The Soupster witnesses the meeting of the living and the dead.
Originally published Aug. 14, 2008
Nearly everyone was pleased with the blossom and tree-filled visions of Betsy and Lawrence Brooks, writ large in the municipal flower beds and green strips in Our Town. The Soupster would have said every single person in town was pleased, but as a scientific observer of human behavior, he left the door open for a few oddball Nature haters.
Only Lawrence actually worked for the city — as a gardener and landscaper — but Betsy could usually be found working alongside him, just not for pay. One irascible codger of the supervisory variety tried to shoo Betsy away for insurance reasons, but Lawrence had enough moles at city hall to call ahead if the codger was afoot and Betsy would temporarily vaporize.
They were an exceptional team. Lawrence, red-green colorblind, compensated by refining his sense of line and contrast, Betsy handled color decisions and was a top-flight plant nurse. After more than four decades, the couple were as much of a local institution as any of the buildings they beautified. So when they decided to skedaddle South to be closer to the grandkiddies, and after they promised to visit often, the city honored the Brooks with their likenesses set in a brass memorial in their favorite garden on Lincoln St. “Lawrence and Betsy, landscapers,” their plaque read, “1960-2002.”
Ambling downtown, picturing a mocha milkshake and skewer of grilled king salmon, the Soupster saw an older tourist staring gravely at the Brooks’ memorial. “Sad, isn’t it,” said the man, as the Soupster came alongside.”So young.”
“Come again?” asked the Soupster.
“But a delight to see city gardeners so exalted,” the man continued. “I myself own a landscape firm in Los Angeles. We are forgotten there among the glitz and bling and blather.”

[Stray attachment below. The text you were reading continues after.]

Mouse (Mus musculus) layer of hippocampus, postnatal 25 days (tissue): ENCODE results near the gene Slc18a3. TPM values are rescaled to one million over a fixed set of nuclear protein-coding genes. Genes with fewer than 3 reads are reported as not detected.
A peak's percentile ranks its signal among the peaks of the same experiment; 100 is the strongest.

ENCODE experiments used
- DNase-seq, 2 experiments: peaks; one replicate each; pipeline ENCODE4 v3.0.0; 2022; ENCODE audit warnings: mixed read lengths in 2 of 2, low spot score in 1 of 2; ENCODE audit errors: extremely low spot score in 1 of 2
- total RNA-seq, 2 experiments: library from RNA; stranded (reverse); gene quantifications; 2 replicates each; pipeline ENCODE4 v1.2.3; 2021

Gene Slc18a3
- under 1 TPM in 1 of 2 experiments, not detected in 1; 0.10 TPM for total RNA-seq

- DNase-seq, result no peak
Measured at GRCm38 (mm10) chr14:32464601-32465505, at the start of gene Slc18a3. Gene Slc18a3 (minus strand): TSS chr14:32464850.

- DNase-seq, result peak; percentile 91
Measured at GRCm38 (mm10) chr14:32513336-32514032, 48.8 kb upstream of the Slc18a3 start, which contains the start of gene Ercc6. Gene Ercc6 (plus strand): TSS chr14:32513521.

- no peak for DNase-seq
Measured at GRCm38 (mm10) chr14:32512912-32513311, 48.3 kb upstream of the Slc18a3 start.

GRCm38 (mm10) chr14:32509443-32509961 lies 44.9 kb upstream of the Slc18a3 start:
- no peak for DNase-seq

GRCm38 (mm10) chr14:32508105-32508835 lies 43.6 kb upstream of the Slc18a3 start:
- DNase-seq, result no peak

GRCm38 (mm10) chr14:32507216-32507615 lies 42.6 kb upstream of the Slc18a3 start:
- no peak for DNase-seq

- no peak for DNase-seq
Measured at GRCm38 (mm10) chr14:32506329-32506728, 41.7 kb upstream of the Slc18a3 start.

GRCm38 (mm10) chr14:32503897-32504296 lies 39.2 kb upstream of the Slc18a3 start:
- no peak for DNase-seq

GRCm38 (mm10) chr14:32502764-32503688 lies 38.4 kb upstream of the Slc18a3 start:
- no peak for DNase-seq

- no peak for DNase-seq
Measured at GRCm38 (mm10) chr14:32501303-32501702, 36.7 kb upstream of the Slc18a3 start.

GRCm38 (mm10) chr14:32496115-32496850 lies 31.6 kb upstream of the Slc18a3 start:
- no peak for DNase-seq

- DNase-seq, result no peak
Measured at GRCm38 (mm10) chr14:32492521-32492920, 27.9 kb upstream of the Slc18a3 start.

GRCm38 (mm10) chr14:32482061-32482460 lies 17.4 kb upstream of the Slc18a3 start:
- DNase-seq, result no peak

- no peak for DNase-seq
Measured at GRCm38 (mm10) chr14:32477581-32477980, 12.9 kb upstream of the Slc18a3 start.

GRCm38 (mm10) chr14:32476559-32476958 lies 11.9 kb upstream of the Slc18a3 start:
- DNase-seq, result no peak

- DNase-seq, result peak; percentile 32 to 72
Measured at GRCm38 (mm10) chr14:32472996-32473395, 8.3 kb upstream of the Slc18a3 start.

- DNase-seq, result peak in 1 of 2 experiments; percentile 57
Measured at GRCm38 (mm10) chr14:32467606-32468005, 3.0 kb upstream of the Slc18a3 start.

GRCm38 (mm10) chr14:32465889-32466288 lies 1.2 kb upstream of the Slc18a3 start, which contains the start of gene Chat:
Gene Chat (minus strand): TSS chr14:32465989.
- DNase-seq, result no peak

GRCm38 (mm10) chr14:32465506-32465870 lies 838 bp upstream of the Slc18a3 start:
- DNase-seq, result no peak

“I don’t think you understand…” said the Soupster.
“Of course I do!” insisted the tourist. “I more than anyone know of the power of living plants. They have the ability to heal the wounded soul. To watch things grow is to embrace life!”
“Sure but…” the Soupster tried to say, but the older man cut him off.
“Still, it is nice to see the appreciation… at the end,” the tourist concluded sadly and slowly began to move away.
And, as these things will happen sometimes, Lawrence and Betsy Brooks — back to Our Town on one of their frequent returns and looking like two fit, tanned fiddles — came marching down the other side of Lincoln Street.
“There they are!” said the Soupster. “This is what I was trying to tell you.”
“Who?” said the confused tourist.
“Lawrence and Betsy Brooks!” said the Soupster, pointing.“Right there!”
Had they been in a cartoon, the tourist’s head would have spun completely around. He looked at the Brooks, then at their likeness on the plaque and then back to them, several times.
“Do you want me to introduce you?” the Soupster innocently asked.
As the older tourist hurried off, “You people are very, very strange,” the Soupster heard him say.